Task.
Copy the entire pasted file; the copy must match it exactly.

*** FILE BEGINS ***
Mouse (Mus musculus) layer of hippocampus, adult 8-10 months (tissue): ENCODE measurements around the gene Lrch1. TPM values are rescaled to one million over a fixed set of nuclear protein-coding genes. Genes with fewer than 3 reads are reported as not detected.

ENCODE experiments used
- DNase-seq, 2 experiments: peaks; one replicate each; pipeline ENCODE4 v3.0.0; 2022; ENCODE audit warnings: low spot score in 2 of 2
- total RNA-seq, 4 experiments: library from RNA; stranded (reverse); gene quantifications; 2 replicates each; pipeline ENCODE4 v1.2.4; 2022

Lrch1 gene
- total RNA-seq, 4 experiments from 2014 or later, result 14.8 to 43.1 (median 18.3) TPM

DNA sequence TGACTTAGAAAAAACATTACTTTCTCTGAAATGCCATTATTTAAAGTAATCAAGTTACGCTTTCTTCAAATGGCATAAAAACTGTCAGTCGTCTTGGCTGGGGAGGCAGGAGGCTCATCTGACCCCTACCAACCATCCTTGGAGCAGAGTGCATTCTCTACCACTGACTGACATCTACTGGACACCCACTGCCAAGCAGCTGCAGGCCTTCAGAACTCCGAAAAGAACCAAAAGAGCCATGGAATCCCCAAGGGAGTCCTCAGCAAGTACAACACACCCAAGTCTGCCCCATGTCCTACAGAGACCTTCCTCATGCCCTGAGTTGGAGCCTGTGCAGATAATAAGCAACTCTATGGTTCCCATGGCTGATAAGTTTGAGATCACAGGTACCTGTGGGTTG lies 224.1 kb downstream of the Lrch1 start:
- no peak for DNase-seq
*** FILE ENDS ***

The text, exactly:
Mouse (Mus musculus) layer of hippocampus, adult 8-10 months (tissue): ENCODE measurements around the gene Lrch1. TPM values are rescaled to one million over a fixed set of nuclear protein-coding genes. Genes with fewer than 3 reads are reported as not detected.

ENCODE experiments used
- DNase-seq, 2 experiments: peaks; one replicate each; pipeline ENCODE4 v3.0.0; 2022; ENCODE audit warnings: low spot score in 2 of 2
- total RNA-seq, 4 experiments: library from RNA; stranded (reverse); gene quantifications; 2 replicates each; pipeline ENCODE4 v1.2.4; 2022

Lrch1 gene
- total RNA-seq, 4 experiments from 2014 or later, result 14.8 to 43.1 (median 18.3) TPM

DNA sequence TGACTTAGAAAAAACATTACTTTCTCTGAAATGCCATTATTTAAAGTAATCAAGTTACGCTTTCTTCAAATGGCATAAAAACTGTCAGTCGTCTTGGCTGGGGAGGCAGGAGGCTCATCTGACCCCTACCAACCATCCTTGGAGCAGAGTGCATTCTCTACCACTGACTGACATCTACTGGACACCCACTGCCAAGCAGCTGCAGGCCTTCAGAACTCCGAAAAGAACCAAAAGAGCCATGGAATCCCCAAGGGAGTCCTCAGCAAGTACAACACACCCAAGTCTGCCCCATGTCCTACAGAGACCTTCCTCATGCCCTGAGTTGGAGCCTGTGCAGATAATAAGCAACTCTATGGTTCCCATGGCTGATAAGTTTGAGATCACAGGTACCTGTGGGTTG lies 224.1 kb downstream of the Lrch1 start:
- no peak for DNase-seq